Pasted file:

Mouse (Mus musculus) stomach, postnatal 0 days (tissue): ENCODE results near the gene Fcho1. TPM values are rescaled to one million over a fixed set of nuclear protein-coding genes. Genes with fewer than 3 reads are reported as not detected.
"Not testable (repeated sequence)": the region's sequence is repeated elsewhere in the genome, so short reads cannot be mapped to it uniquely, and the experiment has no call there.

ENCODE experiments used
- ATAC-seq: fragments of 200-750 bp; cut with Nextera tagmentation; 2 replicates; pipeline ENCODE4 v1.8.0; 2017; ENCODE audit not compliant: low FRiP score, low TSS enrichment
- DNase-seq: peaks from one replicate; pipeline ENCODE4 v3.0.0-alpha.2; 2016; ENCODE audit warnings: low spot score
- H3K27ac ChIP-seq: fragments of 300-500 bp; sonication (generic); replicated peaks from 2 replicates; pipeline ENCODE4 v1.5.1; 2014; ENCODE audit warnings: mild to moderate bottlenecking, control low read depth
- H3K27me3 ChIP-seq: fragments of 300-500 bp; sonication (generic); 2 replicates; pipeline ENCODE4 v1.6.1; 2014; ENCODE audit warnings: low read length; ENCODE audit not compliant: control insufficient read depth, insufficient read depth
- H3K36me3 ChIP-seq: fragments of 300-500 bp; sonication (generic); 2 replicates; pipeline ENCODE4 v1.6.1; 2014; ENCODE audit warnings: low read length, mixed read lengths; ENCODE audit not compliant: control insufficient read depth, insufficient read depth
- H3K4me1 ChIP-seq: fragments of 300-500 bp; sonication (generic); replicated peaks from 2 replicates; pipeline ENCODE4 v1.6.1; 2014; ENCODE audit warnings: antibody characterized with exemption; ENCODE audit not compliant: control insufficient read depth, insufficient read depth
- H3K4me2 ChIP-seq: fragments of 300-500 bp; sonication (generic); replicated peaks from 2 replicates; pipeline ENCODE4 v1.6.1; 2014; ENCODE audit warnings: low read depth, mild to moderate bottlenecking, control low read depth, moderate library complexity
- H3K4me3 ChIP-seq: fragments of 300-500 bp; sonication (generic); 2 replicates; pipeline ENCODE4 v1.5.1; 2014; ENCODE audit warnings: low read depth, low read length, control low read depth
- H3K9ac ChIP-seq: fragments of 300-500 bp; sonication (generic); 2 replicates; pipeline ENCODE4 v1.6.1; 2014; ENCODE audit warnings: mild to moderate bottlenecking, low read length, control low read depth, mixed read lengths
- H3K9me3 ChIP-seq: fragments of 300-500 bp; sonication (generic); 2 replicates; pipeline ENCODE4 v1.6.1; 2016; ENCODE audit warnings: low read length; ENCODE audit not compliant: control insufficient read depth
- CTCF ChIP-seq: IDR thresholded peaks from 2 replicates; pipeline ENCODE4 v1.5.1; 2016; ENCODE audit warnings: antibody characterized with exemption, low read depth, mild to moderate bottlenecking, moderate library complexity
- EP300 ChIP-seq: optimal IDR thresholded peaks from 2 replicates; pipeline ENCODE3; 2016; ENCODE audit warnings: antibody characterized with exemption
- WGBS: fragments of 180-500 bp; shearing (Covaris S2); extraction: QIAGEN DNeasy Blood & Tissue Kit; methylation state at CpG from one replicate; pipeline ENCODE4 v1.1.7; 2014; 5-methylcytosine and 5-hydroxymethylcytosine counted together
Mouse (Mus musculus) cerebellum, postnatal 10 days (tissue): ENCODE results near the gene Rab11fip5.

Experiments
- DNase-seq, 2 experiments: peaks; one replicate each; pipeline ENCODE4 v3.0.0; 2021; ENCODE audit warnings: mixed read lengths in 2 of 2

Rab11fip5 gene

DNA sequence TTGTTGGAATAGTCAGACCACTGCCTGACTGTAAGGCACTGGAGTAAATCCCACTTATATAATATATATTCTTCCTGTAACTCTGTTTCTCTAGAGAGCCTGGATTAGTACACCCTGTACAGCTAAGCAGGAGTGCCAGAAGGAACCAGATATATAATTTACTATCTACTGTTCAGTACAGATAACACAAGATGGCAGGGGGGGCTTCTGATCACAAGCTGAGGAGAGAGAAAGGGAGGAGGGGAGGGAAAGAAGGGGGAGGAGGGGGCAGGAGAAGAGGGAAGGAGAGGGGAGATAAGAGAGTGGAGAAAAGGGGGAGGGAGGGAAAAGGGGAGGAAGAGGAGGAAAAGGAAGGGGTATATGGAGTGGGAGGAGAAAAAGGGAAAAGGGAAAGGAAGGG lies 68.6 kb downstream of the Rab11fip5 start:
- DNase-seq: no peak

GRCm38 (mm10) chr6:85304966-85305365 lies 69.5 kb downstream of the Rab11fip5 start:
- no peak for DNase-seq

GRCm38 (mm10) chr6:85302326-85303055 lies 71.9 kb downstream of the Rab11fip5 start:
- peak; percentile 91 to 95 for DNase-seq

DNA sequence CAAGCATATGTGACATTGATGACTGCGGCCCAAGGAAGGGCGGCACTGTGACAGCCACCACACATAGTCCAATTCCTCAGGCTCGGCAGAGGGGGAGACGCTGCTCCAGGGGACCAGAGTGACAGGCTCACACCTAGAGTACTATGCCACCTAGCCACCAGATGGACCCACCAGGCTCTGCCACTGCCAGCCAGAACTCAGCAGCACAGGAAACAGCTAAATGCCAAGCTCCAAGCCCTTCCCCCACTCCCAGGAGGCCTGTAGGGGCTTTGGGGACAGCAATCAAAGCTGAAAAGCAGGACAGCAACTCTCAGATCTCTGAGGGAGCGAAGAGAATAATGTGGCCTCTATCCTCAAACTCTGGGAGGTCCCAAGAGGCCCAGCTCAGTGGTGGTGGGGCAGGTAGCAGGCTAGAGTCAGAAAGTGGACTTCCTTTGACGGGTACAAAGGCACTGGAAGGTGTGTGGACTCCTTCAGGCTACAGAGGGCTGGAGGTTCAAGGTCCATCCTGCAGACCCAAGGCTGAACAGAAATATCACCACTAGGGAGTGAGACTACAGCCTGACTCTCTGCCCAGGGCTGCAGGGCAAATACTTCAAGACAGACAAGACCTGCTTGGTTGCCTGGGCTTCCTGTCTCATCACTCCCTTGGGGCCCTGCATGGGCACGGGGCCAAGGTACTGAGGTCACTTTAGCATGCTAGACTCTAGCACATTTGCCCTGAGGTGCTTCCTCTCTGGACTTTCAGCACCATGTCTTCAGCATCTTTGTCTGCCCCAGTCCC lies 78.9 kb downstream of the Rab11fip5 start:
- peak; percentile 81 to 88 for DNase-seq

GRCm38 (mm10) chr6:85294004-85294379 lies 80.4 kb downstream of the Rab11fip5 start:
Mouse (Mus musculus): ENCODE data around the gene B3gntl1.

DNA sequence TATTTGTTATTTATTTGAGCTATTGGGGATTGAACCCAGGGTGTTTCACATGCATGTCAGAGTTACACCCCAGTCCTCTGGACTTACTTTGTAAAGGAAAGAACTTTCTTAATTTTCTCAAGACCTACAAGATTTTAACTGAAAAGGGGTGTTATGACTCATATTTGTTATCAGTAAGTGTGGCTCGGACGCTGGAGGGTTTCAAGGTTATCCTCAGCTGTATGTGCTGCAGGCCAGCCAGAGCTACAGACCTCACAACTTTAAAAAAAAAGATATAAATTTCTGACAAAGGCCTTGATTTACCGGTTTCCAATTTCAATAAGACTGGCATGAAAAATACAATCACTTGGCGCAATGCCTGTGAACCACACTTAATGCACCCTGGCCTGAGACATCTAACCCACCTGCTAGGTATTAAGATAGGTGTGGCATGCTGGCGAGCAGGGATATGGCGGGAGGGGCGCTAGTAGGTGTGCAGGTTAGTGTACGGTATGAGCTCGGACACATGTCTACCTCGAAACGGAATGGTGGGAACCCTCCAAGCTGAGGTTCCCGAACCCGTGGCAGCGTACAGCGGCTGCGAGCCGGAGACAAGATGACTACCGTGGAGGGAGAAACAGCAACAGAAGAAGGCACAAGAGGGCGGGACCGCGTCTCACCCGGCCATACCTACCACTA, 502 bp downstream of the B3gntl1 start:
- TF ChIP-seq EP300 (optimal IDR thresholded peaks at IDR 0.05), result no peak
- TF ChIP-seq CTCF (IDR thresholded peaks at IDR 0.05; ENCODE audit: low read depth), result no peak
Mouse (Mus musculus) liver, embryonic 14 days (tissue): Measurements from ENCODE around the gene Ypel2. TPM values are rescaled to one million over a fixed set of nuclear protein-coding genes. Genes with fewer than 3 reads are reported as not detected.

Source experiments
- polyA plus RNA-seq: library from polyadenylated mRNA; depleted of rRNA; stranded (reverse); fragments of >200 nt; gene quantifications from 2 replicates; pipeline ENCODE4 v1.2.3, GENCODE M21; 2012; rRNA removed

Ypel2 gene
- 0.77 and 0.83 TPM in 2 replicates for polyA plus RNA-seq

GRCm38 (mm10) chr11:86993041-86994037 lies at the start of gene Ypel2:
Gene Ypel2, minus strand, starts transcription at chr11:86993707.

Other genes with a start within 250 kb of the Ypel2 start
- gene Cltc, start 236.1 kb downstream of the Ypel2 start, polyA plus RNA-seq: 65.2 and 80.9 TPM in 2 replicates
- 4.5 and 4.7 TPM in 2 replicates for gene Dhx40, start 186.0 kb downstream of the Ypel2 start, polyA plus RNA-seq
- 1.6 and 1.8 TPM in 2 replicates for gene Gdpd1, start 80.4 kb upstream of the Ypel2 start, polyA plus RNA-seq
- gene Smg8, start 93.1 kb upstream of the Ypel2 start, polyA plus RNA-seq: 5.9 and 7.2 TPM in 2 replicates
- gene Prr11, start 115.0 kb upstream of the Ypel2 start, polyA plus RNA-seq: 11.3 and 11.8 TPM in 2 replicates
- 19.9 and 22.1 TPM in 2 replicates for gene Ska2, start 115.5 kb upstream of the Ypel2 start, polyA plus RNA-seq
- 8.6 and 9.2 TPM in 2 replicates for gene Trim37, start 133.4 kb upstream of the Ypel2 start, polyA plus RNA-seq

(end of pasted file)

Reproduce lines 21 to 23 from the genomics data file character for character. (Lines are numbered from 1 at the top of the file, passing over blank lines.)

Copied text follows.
DNA sequence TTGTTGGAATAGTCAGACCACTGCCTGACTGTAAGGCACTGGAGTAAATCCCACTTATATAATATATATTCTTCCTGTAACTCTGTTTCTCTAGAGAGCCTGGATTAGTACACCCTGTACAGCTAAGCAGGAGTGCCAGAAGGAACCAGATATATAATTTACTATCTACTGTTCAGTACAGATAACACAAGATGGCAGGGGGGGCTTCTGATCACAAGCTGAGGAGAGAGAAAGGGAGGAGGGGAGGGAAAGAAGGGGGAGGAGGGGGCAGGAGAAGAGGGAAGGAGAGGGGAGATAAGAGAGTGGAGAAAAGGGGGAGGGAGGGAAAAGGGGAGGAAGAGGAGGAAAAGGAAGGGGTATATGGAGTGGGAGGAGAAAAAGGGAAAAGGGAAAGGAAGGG lies 68.6 kb downstream of the Rab11fip5 start:
- DNase-seq: no peak

GRCm38 (mm10) chr6:85304966-85305365 lies 69.5 kb downstream of the Rab11fip5 start: